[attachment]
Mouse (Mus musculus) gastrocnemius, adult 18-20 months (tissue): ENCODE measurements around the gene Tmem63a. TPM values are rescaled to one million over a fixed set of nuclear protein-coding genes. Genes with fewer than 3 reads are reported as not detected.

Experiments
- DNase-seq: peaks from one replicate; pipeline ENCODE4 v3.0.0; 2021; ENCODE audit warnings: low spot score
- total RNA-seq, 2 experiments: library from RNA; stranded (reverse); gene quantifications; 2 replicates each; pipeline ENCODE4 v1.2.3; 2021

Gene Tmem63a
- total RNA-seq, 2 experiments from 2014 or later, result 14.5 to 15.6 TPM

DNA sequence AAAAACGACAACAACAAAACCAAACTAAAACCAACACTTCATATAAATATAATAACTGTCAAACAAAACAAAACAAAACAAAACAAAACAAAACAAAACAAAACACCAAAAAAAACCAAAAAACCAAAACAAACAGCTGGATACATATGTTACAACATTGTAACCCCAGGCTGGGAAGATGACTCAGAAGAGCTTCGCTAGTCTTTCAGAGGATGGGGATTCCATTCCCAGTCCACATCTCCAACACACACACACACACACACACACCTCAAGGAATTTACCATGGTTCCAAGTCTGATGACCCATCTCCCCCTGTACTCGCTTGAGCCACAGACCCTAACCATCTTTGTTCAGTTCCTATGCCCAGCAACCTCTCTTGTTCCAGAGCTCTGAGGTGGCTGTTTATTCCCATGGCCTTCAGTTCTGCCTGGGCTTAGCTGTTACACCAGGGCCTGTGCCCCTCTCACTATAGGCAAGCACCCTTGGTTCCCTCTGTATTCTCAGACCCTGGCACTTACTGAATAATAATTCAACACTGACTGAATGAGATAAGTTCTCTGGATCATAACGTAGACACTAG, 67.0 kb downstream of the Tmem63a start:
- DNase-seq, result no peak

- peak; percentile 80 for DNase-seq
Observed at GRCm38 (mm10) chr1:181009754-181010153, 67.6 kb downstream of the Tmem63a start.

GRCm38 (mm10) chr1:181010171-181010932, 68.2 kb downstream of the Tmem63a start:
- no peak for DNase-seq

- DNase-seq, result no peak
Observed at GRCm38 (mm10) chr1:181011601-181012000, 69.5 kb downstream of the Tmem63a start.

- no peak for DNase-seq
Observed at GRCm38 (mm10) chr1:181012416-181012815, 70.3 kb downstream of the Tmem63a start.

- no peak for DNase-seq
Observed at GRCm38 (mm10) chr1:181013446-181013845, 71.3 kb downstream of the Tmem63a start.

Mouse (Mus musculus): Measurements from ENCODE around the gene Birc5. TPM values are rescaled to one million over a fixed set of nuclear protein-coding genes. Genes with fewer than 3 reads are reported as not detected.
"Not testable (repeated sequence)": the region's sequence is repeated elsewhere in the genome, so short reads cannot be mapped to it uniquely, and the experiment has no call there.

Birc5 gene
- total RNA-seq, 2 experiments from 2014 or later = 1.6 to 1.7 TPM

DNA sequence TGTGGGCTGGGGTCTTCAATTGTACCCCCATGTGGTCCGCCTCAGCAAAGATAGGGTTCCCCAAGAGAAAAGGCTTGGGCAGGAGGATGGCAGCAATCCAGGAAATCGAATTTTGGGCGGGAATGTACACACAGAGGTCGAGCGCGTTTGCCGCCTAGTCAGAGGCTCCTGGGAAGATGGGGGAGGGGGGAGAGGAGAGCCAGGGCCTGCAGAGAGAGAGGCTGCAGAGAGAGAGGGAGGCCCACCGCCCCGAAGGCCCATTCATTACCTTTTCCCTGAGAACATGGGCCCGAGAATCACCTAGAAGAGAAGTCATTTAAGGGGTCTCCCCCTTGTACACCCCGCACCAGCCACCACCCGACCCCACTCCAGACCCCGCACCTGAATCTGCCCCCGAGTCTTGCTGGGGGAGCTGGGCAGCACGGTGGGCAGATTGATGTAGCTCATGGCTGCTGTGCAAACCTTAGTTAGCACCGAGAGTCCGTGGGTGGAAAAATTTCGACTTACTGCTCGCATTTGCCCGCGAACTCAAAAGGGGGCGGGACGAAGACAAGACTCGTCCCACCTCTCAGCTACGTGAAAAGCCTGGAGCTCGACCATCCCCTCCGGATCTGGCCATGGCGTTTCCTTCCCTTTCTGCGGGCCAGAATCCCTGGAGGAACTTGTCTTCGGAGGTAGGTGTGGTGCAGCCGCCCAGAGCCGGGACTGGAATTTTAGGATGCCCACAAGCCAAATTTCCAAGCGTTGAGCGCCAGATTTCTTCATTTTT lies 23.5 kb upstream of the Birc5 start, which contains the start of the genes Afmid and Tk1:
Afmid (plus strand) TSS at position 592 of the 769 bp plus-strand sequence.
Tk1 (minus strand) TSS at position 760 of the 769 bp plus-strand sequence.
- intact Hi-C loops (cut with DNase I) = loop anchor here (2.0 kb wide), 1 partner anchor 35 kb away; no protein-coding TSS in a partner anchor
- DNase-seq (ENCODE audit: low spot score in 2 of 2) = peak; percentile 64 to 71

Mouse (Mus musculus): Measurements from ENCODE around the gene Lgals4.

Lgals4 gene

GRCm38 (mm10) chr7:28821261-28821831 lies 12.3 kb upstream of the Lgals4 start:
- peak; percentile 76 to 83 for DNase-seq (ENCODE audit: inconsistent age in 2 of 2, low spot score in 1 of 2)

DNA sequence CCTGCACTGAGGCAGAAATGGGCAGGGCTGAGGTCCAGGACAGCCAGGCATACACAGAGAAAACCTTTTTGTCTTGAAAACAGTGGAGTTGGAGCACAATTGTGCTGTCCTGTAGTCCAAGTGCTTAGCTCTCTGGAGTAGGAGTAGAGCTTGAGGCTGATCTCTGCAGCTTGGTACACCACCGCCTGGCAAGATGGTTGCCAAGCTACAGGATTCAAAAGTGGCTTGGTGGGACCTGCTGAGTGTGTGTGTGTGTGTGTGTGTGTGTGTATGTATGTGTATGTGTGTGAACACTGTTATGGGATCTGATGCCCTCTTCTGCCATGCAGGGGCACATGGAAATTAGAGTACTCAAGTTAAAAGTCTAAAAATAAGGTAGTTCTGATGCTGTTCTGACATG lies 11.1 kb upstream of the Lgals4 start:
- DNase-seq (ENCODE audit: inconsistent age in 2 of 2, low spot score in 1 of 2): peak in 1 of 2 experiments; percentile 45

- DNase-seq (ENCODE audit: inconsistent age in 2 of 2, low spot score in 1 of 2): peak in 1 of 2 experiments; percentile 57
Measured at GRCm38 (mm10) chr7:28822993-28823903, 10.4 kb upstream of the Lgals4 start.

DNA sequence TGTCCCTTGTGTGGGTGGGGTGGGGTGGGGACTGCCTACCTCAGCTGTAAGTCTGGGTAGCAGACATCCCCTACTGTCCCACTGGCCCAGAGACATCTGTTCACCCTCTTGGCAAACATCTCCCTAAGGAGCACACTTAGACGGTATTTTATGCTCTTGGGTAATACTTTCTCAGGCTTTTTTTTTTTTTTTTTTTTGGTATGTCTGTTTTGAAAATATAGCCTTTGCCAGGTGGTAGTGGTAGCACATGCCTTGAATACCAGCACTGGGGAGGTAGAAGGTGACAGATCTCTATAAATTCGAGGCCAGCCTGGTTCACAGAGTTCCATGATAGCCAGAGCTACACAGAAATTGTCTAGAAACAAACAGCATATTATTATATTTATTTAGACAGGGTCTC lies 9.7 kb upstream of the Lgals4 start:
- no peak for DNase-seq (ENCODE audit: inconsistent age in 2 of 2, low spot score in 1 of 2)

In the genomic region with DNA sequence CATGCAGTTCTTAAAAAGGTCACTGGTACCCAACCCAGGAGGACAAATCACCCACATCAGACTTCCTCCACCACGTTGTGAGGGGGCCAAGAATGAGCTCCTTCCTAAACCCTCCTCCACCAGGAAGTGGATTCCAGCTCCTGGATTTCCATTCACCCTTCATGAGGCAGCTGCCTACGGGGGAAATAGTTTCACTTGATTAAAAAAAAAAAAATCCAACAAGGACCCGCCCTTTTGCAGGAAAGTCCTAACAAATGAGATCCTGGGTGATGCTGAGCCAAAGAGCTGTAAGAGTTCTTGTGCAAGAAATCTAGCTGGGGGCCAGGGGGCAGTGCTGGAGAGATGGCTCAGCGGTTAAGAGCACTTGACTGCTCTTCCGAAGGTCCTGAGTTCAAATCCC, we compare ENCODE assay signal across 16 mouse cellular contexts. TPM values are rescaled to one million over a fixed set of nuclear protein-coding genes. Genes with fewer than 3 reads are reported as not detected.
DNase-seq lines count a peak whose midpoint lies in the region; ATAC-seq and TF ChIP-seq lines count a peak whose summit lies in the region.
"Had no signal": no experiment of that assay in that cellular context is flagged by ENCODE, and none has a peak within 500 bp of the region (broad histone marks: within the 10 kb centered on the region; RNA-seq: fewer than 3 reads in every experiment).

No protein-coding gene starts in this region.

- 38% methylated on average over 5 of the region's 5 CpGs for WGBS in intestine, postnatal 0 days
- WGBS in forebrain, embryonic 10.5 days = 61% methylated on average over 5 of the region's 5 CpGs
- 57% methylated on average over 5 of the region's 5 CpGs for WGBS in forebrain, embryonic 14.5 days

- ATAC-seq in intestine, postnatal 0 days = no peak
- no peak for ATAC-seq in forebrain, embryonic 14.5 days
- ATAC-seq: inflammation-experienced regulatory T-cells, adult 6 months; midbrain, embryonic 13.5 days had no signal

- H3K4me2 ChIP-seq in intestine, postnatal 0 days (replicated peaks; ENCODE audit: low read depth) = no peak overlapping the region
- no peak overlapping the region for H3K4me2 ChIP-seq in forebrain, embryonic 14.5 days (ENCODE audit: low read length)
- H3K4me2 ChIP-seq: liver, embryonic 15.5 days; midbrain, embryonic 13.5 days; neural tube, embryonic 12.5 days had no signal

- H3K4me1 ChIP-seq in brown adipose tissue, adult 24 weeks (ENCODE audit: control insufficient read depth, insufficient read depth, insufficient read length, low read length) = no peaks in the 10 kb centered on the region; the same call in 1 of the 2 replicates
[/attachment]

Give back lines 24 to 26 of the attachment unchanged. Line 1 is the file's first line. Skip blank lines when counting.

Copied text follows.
Afmid (plus strand) TSS at position 592 of the 769 bp plus-strand sequence.
Tk1 (minus strand) TSS at position 760 of the 769 bp plus-strand sequence.
- intact Hi-C loops (cut with DNase I) = loop anchor here (2.0 kb wide), 1 partner anchor 35 kb away; no protein-coding TSS in a partner anchor